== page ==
An occasional post: writing that has been placed or commended in competitions (with a loose animal theme)
My brother in law, Mick, has come to stay, with his wife Heather. I’ve never liked Heather; she’s got a dirty house and watches daytime TV. Mick was dying on Monday, but today we’re not sure. It’s a rare cancer; it has the consultant surgeon confused and has reopened a simmering feud with the consultant oncologist about the best way to manage it.
He coughs every minute or so and in between the spasms, instead of drawing breath, he talks about the pulse racing in his neck, or the pain in his side that might be another tumour, or how he can’t stop sweating. Then he coughs some more, holding onto his ribs. He says he feels like he’s suffocating. He says he doesn’t think he’ll see Christmas and when he shuffles up behind me, I turn expecting to see his dad, but he’s two hundred miles away, sinking his fear into a pint or ten and Mick is only thirty-five.
Heather rubs his back, over and over; she taps, pats and murmurs in the shape of a giggle every tenth rub. We separated them last night, to give Heather a break from his constant need, but she kept making that sound and Mick’s lips turned blue. If he hadn’t come to find her, I would have dragged him there. As he fitted inside her palms I wondered how she kept doing it, how she keeps doing it.
I can’t stop offering suggestions; I used to be a nurse. I offer heat pads and inhalers, pillows and baths. Heather just keeps on rubbing, all night for all I know, because he doesn’t sleep. I hear him cough as I lie next to his older brother, Jake, who’s only eleven months older.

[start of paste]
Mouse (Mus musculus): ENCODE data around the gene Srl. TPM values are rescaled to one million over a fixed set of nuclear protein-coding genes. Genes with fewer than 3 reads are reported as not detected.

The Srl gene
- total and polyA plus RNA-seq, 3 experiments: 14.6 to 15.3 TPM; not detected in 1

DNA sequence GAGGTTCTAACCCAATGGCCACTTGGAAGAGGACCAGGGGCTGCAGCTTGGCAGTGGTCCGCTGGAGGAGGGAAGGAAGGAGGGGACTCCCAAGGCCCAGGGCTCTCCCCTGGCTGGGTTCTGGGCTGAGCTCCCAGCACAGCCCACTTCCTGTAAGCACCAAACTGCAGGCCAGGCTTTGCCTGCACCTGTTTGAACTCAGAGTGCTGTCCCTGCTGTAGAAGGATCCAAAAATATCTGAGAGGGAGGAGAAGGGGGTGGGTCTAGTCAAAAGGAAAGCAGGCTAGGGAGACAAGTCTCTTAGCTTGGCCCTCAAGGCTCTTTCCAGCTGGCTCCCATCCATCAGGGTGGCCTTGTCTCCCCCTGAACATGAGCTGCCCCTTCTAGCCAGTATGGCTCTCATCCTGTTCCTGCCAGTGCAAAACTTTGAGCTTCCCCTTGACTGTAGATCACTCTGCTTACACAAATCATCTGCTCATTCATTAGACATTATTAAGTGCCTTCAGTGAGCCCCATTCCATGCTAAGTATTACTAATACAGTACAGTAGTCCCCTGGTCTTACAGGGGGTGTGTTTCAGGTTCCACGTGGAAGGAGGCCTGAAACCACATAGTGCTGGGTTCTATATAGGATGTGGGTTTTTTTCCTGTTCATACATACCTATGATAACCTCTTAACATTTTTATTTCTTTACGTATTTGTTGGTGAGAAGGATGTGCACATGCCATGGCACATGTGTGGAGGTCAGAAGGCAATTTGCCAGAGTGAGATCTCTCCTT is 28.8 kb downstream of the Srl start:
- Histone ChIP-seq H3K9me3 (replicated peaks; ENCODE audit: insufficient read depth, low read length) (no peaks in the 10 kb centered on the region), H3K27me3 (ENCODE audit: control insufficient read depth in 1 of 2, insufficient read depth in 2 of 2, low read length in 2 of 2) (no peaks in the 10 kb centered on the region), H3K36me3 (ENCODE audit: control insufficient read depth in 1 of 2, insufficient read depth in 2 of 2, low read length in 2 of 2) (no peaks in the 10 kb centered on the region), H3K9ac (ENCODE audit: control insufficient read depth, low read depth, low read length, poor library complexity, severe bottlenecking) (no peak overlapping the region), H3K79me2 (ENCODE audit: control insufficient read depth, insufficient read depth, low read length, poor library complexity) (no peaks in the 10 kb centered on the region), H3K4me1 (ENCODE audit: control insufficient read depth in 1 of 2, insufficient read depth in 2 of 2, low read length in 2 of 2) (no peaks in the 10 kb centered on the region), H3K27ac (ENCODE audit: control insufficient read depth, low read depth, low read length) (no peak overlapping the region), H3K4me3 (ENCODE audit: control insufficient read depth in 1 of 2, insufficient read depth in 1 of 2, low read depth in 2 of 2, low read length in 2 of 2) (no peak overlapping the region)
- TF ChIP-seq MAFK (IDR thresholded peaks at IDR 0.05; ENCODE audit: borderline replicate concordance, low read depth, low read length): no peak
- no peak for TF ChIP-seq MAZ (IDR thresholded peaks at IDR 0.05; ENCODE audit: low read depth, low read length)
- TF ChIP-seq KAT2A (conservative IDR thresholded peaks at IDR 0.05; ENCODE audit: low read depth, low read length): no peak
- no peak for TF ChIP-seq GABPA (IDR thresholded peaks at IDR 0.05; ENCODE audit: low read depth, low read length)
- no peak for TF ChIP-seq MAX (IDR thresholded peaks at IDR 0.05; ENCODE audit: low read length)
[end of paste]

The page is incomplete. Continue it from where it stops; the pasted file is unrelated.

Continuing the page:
They were sent to the Gulf together in 1991, but they didn’t come back together. Mick had to stay. He was a driver and the army needed drivers to take supplies to the front line, but they didn’t need any more construction engineers. Jake was home before the scud missiles set off the chemical alarm that had Mick racing, in 45 degree heat, to get into his biological suit, until word got round that it was their deodorant that set them off, so they just took the pills instead.
He came home three months later, when the war went into hibernation like a restless bear. It cost him £500 to get out. He was nineteen. Jake did another ten years and made Staff Sergeant. Mick got ill: stomach ulcers, headaches, lung collapses and now this, a nerve sheath tumour that’s got delusions of sarcoma.
Yesterday, Jake brought his brother to our home as if he refuses to leave him behind again, as if he can rewrite the past.
I hadn’t realised how intrusive dying is, how irritating his cough and his need to talk about this tumour and that scar over and over. At night I pull the pillow over my ears. I wish he would die quietly. Maybe what I mistook for emptiness behind Heather’s eyes is acceptance, the same acceptance that keeps her patting and stroking and stops her asking why. She doesn’t waste time bargaining; she with hands that stroke and pat and comfort a dying man, who may not be dying, who sounds like he is.
I can’t wait for them to leave. I can’t wait for death to be heading up the M1 away from my family. All I can think about is that I’m not as good and kind as I thought I was while Jake sobs in my arms, convinced he will never see his brother again.